- L Brands founder Les Wexner and his legal team have been providing documents to federal investigators that they believe show Epstein misappropriated funds while the child predator was Wexner's money manager.
- Wexner believes the evidence demonstrates "all sorts of irregularities and theft," one person with direct knowledge of the matter says.
- Federal prosecutors in New York accused Epstein of trafficking and sexually abusing dozens of underage girls at his homes in Manhattan and Palm Beach, Florida.
L Brands founder Les Wexner and his legal team have been providing documents to federal investigators that they believe show Jeffrey Epstein misappropriated funds while the child predator was Wexner's money manager.
Wexner believes the evidence demonstrates "all sorts of irregularities and theft," one person with direct knowledge of the matter said.
"There were things that were completely wrong and transactions that weren't appropriate," this person added. The person would not divulge details beyond that description.
Federal prosecutors in the Southern District of New York have accused Epstein of trafficking and sexually abusing dozens of underage girls at his homes in Manhattan and Palm Beach, Florida.
L Brand's stock was down 2.5% on Monday. Its share price has slid about 15% since The New York Times first reported about Wexner's connection with Epstein on July 25.
Wexner's cooperation with authorities started before Epstein's apparent suicide on Saturday in his jail cell at the Metropolitan Correction Center in New York. Despite his death, prosecutors said they would continue their investigation and called on more alleged victims to come forward.
Attorney General William Barr has called on the FBI and the Justice Department's inspector general to evaluate the circumstances of Epstein's death.
Epstein was once friends with President Donald Trump and former president Bill Clinton.
The New York Times reported on Sunday that Epstein's finances could become a focal point of the remaining investigation. The Wall Street Journal reported Sunday that the Wexner family has been cooperating with the government's investigation in recent weeks by providing information related to Epstein's role as their financial advisor.
A spokesman for the U.S. Attorney's Office declined to confirm or comment, citing department policy on ongoing investigations.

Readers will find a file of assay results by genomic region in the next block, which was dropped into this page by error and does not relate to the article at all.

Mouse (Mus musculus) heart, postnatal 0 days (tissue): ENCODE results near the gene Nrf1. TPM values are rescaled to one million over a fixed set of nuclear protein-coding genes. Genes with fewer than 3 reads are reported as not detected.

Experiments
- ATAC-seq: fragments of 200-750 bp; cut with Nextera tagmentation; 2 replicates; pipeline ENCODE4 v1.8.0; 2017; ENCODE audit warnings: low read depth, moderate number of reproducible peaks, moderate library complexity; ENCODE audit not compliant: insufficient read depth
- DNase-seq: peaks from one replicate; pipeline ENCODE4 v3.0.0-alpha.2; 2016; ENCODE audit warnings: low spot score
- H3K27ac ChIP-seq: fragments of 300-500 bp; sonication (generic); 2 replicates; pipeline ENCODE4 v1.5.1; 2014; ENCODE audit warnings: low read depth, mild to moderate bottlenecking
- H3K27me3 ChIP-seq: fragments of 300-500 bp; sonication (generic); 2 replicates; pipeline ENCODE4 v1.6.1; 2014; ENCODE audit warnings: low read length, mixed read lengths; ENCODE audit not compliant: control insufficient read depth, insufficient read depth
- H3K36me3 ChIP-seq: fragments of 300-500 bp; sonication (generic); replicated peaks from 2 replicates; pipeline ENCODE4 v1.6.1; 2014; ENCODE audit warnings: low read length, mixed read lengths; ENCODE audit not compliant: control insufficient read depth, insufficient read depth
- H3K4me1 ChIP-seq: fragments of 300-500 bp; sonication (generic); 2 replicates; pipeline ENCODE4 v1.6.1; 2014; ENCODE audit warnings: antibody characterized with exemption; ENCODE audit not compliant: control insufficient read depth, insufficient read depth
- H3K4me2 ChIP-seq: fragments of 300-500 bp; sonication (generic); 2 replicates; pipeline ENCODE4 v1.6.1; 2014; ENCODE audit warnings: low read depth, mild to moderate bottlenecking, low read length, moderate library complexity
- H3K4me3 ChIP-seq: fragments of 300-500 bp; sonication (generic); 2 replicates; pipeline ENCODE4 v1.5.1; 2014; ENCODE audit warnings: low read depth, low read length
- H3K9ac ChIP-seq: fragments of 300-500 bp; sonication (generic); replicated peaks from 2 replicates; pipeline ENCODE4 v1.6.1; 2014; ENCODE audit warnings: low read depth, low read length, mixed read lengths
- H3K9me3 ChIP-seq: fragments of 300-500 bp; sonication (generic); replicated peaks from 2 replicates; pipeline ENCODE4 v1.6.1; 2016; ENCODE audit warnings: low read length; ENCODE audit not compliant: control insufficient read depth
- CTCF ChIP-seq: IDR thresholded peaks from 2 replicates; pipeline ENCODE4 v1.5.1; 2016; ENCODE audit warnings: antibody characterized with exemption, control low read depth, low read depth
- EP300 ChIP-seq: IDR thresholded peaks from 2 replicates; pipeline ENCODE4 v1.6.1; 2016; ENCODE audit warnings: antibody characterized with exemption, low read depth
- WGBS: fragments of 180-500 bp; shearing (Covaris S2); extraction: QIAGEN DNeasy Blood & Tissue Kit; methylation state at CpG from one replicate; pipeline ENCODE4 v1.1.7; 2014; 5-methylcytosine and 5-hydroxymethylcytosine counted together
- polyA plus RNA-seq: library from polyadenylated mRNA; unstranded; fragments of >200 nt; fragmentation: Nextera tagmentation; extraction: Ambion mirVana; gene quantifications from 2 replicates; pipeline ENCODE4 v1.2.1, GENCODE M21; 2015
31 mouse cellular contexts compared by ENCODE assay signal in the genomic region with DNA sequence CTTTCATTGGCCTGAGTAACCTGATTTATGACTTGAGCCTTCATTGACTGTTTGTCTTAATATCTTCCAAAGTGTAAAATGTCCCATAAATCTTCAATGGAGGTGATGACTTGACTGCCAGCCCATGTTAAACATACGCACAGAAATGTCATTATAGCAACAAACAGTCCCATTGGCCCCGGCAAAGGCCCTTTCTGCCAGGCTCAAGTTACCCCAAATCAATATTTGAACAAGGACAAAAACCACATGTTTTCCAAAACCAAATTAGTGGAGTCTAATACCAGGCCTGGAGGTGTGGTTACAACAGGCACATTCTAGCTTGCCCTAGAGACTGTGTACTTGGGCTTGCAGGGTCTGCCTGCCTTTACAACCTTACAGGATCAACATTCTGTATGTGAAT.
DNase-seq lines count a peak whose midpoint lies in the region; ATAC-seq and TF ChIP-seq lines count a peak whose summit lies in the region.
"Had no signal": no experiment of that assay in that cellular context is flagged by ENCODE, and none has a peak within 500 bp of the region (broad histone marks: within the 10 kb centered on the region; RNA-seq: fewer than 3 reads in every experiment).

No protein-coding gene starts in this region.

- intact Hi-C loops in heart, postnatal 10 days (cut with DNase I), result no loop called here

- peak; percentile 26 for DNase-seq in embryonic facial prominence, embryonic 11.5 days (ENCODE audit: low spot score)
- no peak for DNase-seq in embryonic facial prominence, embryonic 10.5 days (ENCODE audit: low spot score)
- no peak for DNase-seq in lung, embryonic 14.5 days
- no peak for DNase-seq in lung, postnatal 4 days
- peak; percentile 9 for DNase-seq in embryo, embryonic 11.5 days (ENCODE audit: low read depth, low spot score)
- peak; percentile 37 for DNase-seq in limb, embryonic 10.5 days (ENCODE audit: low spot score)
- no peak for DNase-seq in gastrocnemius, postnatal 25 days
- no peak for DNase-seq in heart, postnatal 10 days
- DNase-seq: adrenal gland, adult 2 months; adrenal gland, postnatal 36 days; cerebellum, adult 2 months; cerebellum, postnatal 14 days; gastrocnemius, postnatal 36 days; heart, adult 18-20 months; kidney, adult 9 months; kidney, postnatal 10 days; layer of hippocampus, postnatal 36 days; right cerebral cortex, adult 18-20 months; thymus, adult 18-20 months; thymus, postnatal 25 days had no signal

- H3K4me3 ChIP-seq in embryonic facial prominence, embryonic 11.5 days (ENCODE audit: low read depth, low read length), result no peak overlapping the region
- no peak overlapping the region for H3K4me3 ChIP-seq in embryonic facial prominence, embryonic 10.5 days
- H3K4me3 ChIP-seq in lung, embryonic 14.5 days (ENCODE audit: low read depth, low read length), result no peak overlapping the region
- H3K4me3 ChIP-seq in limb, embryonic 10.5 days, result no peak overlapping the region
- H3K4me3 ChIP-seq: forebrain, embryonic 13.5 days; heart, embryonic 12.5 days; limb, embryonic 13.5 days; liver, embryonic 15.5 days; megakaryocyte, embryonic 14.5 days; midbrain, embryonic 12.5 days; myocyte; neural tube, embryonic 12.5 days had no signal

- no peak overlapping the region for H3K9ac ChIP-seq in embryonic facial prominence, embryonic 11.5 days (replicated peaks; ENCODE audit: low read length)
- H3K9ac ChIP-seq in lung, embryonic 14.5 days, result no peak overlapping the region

Representatives close to Wexner, who is chairman and CEO of L Brands, did not deny the efforts to give over evidence against Epstein. A spokesman for Wexner declined to comment, and an L Brands spokeswoman did not return a request for comment. Wexner's attorney and a legal representative for Epstein did not return repeated requests for comment.
Since Epstein's arrest last month in New Jersey, Wexner and his company have been trying to publicly distance themselves from someone whom Wexner had once given power of attorney.
In a letter released to members of his charitable foundation, Wexner gave a general synopsis of how he walked away from Epstein in 2007 after the child predator was initially placed under investigation in Florida for similar allegations. Epstein was sentenced to 13 months behind bars in that case but spent much of his time out on work release.
"By early fall 2007, it was agreed that he should step back from the management of our personal finances. In that process, we discovered that he had misappropriated vast sums of money from me and my family," Wexner said in the letter. "This was, frankly, a tremendous shock, even though it clearly pales in comparison to the unthinkable allegations against him now."
Wexner later noted that they were able to recover some of the money Epstein allegedly stole from Wexner's family charity, saying that Epstein refunded part of the sum to the YLK Charitable Fund. Epstein's repayment came in the form of a $46 million contribution in Apple stock and other assets shortly before he went to jail in 2008.
A representative for Wexner's foundation declined to comment.
Wexner signed over power of attorney to Epstein in the summer of 1991, a legal document shows. Soon after Epstein was brought on board, The New York Times reported, Wexner started to distance himself from many of his associates within his inner circle. Epstein reportedly used his position as Wexner's money manager to act as a talent recruiter for Victoria's Secret, an L Brands company. While pitching himself as a recruiter, he would lure women into his hotel room and attempt to assault them, the Times reported.
L Brands also owns fragrance company Bath & Body Works and clothing line PINK.
Wexner's business has started an internal review of their own and has hired outside counsel to review their prior relationship with Epstein.